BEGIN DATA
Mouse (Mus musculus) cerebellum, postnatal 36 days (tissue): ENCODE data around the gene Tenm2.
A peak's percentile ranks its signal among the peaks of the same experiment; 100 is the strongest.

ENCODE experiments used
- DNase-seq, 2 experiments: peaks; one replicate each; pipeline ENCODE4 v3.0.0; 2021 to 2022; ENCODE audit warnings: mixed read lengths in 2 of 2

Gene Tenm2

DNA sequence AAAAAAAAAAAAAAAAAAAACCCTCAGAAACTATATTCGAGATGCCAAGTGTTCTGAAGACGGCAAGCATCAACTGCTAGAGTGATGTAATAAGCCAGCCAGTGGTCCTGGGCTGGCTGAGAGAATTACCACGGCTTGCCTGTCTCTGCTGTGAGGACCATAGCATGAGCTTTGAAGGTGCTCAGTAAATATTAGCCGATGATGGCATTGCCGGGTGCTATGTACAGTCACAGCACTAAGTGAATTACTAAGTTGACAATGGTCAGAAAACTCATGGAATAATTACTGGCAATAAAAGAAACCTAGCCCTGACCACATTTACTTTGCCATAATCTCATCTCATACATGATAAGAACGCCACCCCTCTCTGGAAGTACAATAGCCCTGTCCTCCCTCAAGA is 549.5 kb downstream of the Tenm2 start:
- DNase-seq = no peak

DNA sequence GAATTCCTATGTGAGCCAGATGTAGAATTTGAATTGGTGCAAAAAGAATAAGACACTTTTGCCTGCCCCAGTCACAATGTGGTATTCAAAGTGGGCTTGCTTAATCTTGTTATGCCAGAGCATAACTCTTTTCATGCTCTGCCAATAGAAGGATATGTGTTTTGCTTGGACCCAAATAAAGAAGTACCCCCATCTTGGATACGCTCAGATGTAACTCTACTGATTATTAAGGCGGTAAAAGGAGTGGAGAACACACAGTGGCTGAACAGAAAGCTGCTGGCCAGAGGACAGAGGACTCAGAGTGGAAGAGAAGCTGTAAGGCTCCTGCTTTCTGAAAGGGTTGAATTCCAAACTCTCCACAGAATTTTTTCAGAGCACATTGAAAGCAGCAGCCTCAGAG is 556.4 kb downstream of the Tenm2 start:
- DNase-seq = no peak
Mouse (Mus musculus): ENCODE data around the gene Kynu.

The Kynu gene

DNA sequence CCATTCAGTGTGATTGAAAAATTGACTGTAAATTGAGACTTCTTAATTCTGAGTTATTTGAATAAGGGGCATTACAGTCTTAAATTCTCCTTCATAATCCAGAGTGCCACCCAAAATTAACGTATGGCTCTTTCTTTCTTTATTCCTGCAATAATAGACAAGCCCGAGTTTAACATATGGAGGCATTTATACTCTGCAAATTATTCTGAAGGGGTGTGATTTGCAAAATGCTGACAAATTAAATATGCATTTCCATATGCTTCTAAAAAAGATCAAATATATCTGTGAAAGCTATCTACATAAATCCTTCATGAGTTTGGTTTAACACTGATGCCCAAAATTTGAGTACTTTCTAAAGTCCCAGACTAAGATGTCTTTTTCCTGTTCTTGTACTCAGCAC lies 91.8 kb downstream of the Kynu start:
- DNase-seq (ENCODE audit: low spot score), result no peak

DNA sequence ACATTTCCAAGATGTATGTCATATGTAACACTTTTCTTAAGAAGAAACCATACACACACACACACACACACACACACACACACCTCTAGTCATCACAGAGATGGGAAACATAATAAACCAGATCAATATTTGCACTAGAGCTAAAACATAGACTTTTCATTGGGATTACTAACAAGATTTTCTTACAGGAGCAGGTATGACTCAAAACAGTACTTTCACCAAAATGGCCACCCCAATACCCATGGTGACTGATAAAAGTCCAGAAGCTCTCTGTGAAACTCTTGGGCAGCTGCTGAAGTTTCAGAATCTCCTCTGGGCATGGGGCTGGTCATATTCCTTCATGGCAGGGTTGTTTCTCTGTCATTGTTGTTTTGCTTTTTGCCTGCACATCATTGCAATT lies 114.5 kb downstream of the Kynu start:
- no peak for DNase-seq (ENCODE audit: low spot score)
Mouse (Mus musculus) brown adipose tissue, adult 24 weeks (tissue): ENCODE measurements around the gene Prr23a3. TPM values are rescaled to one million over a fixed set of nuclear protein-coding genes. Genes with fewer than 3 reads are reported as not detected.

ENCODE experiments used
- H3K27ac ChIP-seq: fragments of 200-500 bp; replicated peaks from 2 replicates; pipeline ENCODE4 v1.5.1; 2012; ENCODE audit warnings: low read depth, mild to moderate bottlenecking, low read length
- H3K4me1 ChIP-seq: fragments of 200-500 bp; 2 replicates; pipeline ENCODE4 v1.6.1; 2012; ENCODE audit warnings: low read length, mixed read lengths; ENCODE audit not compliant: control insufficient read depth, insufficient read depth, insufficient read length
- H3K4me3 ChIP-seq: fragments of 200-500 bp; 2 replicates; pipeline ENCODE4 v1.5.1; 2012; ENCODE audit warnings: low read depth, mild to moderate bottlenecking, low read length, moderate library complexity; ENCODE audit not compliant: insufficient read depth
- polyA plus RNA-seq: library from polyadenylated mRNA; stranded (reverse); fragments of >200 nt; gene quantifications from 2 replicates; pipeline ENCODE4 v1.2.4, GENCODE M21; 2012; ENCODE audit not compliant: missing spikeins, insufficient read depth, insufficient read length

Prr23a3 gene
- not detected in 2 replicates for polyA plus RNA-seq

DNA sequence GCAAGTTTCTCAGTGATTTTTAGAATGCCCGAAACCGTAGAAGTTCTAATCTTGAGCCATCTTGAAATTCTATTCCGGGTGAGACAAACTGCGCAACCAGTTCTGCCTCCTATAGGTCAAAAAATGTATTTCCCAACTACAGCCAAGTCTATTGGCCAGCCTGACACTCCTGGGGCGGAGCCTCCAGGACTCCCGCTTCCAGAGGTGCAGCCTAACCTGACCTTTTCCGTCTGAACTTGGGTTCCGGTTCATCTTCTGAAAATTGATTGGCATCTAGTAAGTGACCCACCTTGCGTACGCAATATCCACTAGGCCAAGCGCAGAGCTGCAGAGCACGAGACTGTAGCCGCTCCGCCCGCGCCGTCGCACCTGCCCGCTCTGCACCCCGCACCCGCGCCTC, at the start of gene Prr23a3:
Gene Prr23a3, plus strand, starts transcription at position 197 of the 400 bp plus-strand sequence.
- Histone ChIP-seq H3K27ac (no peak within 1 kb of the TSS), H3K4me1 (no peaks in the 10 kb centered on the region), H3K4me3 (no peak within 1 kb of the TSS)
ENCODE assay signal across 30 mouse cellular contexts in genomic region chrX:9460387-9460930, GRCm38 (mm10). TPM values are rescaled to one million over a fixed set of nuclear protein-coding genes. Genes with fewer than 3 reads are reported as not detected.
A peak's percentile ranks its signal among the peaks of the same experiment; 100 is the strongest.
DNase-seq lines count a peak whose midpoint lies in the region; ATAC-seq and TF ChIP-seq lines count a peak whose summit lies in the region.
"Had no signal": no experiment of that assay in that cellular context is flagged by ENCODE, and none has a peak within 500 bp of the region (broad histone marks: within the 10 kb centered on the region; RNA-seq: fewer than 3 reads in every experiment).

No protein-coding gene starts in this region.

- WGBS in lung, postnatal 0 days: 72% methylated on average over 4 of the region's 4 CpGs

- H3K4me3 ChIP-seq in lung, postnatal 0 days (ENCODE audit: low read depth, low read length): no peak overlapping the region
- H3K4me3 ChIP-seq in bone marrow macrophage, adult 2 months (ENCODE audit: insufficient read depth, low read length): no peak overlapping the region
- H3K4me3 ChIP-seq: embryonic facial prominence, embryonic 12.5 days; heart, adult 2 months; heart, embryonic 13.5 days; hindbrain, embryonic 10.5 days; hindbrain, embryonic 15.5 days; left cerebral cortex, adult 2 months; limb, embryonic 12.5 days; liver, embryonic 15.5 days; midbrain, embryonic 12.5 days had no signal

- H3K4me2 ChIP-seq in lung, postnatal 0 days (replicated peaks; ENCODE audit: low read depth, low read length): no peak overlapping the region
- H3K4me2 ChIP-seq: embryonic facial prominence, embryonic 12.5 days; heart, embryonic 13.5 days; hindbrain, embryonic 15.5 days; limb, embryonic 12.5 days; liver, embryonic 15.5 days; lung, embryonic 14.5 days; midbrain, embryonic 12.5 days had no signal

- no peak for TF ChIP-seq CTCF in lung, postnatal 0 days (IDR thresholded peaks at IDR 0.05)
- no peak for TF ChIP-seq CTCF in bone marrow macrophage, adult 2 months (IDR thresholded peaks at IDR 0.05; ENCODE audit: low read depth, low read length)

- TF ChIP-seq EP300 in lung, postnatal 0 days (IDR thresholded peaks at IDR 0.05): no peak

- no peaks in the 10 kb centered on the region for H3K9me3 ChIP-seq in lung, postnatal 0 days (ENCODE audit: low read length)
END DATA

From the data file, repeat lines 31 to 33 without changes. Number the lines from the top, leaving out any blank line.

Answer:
No protein-coding gene starts in this region.

- WGBS in lung, postnatal 0 days: 72% methylated on average over 4 of the region's 4 CpGs

- H3K4me3 ChIP-seq in lung, postnatal 0 days (ENCODE audit: low read depth, low read length): no peak overlapping the region